March 15, 2023

Ceramides are fats or lipids found in skin cells and make up approximately 35% of your outer skin layer. They are widely known for retaining skin moisture and preventing germs from entering the body. But now they could also be used as early clinical detectors of the onset of metabolic syndrome – a cluster of conditions that increase the risk of heart disease, stroke, and type 2 diabetes.


Researchers at the Wisconsin National Primate Research Center used rhesus monkeys during a two-year ceramides study. Rhesus monkeys are similar in metabolic function to humans and, like people, can get obesity, diabetes, heart disease, high blood sugar and high blood pressure. The researchers fed 16 genetically diverse, healthy yet overweight adult monkeys the same diet and kept them in a controlled environment. Half developed metabolic syndrome and showed significant composition differences of circulating ceramides when compared to monkeys who did not develop the syndrome.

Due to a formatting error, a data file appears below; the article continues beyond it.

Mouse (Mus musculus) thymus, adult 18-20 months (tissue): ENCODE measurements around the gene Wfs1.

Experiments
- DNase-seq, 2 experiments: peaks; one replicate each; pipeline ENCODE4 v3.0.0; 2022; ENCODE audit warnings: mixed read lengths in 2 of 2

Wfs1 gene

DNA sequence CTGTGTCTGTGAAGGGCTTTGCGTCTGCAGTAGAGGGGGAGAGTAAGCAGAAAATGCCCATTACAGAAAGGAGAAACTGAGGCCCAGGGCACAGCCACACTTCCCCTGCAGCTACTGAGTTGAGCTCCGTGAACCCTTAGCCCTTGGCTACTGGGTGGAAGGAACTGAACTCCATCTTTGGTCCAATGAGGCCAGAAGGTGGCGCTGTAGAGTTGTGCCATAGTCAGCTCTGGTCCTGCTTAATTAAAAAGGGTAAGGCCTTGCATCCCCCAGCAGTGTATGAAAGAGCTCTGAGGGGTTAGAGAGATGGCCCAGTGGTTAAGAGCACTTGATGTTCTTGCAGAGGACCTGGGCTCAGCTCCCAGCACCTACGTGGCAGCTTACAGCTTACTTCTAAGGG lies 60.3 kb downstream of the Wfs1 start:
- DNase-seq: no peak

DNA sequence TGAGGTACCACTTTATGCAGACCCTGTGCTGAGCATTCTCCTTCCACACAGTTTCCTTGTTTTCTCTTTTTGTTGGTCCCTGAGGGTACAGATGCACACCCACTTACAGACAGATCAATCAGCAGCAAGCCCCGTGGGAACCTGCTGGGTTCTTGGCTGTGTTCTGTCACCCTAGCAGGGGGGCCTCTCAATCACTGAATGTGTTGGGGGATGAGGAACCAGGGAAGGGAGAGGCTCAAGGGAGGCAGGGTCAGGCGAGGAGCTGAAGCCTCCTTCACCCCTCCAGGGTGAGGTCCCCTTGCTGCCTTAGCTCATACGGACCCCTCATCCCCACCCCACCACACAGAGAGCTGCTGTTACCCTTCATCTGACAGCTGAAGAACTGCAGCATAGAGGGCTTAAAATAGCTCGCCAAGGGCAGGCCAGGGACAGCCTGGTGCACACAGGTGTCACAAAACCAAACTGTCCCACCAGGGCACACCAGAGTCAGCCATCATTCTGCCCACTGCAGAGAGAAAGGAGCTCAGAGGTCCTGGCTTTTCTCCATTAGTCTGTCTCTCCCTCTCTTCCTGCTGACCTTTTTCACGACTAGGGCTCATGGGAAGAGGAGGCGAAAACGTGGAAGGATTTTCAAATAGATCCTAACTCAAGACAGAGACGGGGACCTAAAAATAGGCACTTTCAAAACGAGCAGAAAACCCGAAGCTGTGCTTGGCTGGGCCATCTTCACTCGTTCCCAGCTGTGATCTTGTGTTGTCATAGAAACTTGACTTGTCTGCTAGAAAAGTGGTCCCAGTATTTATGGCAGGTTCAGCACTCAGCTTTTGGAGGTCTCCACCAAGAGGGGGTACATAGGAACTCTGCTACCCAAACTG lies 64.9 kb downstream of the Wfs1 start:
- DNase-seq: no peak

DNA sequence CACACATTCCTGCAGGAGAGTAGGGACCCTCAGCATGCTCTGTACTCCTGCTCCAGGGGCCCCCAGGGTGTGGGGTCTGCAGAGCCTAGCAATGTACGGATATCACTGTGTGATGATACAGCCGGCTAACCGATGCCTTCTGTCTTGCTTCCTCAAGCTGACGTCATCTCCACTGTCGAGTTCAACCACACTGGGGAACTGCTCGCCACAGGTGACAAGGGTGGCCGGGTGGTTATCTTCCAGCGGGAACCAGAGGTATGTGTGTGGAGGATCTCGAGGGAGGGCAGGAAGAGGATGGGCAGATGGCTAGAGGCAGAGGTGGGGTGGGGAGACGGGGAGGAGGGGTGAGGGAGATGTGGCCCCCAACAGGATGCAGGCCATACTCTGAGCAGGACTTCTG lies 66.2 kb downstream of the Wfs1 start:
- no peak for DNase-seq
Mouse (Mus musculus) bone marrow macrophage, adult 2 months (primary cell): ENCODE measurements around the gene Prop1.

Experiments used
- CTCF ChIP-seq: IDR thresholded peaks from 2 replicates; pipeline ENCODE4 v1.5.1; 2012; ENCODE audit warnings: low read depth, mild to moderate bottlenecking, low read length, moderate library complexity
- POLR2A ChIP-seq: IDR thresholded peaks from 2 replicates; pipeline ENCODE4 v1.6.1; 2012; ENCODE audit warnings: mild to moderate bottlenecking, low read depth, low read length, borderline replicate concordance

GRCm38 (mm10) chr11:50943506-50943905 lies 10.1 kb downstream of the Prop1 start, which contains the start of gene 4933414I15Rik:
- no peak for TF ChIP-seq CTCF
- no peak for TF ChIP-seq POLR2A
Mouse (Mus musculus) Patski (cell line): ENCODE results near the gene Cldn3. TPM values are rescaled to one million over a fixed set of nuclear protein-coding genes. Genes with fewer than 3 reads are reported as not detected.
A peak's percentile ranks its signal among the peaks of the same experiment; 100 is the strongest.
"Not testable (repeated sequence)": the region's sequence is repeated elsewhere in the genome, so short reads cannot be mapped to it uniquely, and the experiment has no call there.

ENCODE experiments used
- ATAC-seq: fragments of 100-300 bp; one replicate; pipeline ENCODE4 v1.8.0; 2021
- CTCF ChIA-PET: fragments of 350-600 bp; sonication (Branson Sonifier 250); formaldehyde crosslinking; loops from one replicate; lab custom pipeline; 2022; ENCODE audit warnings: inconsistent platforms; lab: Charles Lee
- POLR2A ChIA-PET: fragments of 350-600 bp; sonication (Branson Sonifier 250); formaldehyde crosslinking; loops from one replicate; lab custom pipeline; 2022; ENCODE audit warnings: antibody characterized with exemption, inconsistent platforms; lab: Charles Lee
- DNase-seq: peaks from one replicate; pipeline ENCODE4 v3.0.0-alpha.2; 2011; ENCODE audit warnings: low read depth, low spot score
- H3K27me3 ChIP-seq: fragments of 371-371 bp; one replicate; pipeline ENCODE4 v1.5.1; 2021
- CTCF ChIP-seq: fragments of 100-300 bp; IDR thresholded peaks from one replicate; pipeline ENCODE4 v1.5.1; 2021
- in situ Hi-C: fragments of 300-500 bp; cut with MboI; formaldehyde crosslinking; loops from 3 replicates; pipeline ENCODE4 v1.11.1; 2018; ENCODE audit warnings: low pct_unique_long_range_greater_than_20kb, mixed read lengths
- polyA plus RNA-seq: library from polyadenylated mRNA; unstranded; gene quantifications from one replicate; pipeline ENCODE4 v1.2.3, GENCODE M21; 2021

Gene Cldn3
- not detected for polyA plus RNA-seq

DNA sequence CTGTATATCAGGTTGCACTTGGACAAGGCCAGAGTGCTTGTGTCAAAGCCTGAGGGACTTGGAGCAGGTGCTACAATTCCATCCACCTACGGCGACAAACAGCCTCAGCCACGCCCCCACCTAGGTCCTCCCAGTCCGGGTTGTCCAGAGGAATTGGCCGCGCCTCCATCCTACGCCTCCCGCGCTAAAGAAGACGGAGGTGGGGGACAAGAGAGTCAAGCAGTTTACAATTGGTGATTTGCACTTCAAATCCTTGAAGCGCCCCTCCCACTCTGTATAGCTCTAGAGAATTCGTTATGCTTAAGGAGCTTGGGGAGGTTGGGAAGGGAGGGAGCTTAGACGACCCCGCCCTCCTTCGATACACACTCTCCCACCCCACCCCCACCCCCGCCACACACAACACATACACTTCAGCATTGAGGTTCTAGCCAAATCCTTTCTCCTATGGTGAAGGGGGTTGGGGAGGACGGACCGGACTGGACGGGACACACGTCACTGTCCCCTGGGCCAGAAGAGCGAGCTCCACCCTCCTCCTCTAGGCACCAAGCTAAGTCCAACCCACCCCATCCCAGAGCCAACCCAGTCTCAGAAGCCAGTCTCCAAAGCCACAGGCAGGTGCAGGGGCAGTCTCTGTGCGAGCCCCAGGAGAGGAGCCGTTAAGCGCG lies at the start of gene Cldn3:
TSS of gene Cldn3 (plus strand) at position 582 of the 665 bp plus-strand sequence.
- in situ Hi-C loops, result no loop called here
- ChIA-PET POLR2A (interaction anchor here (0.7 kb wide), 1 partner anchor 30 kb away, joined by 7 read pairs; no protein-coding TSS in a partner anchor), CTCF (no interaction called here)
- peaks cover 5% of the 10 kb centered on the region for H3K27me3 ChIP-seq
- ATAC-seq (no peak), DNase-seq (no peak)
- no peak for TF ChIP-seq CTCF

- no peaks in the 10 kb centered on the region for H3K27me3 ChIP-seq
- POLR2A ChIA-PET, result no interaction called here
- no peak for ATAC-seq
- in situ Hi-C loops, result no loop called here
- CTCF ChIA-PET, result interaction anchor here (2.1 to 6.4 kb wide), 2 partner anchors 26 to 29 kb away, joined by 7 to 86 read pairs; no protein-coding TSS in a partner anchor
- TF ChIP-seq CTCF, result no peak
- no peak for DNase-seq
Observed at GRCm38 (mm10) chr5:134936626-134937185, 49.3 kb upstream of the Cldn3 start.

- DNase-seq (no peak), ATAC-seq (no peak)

“Seeing these differences earlier on, when animals were clinically indistinguishable from one another, provides new insight on metabolic impairment and how we might distinguish among individuals to identify those at elevated risk for disease,” Anderson said.


As metabolic syndrome becomes increasingly more common among humans, currently affecting about a third of U.S. adults, the necessity of early preventive strategies is critical.

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